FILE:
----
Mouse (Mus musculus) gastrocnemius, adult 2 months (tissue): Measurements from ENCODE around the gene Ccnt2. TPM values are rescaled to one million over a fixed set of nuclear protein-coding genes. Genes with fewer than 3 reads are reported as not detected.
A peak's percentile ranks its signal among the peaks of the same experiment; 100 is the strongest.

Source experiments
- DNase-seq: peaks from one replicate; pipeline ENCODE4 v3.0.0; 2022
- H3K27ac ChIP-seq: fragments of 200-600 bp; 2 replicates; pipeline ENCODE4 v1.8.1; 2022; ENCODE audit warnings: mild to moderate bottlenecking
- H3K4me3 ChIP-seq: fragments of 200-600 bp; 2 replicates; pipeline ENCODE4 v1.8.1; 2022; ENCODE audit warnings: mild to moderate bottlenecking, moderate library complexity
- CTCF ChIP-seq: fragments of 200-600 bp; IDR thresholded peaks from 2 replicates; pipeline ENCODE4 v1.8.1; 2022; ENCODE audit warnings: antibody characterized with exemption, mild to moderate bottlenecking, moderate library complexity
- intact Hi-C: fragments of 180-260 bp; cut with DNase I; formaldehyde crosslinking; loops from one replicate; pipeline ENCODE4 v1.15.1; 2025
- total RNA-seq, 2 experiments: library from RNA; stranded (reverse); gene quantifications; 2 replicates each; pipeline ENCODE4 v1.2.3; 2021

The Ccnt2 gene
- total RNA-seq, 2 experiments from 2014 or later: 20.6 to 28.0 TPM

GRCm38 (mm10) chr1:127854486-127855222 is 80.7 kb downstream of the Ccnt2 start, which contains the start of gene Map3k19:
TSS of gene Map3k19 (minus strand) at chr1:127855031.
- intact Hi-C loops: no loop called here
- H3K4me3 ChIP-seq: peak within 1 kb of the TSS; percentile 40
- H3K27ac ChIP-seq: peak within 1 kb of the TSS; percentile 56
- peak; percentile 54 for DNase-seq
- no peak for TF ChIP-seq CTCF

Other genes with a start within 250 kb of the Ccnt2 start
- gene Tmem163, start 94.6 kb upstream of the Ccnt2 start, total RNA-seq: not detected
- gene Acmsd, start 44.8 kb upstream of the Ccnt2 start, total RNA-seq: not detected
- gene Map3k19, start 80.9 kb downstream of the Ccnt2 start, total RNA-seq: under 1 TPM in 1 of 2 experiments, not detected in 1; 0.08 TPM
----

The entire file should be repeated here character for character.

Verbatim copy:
Mouse (Mus musculus) gastrocnemius, adult 2 months (tissue): Measurements from ENCODE around the gene Ccnt2. TPM values are rescaled to one million over a fixed set of nuclear protein-coding genes. Genes with fewer than 3 reads are reported as not detected.
A peak's percentile ranks its signal among the peaks of the same experiment; 100 is the strongest.

Source experiments
- DNase-seq: peaks from one replicate; pipeline ENCODE4 v3.0.0; 2022
- H3K27ac ChIP-seq: fragments of 200-600 bp; 2 replicates; pipeline ENCODE4 v1.8.1; 2022; ENCODE audit warnings: mild to moderate bottlenecking
- H3K4me3 ChIP-seq: fragments of 200-600 bp; 2 replicates; pipeline ENCODE4 v1.8.1; 2022; ENCODE audit warnings: mild to moderate bottlenecking, moderate library complexity
- CTCF ChIP-seq: fragments of 200-600 bp; IDR thresholded peaks from 2 replicates; pipeline ENCODE4 v1.8.1; 2022; ENCODE audit warnings: antibody characterized with exemption, mild to moderate bottlenecking, moderate library complexity
- intact Hi-C: fragments of 180-260 bp; cut with DNase I; formaldehyde crosslinking; loops from one replicate; pipeline ENCODE4 v1.15.1; 2025
- total RNA-seq, 2 experiments: library from RNA; stranded (reverse); gene quantifications; 2 replicates each; pipeline ENCODE4 v1.2.3; 2021

The Ccnt2 gene
- total RNA-seq, 2 experiments from 2014 or later: 20.6 to 28.0 TPM

GRCm38 (mm10) chr1:127854486-127855222 is 80.7 kb downstream of the Ccnt2 start, which contains the start of gene Map3k19:
TSS of gene Map3k19 (minus strand) at chr1:127855031.
- intact Hi-C loops: no loop called here
- H3K4me3 ChIP-seq: peak within 1 kb of the TSS; percentile 40
- H3K27ac ChIP-seq: peak within 1 kb of the TSS; percentile 56
- peak; percentile 54 for DNase-seq
- no peak for TF ChIP-seq CTCF

Other genes with a start within 250 kb of the Ccnt2 start
- gene Tmem163, start 94.6 kb upstream of the Ccnt2 start, total RNA-seq: not detected
- gene Acmsd, start 44.8 kb upstream of the Ccnt2 start, total RNA-seq: not detected
- gene Map3k19, start 80.9 kb downstream of the Ccnt2 start, total RNA-seq: under 1 TPM in 1 of 2 experiments, not detected in 1; 0.08 TPM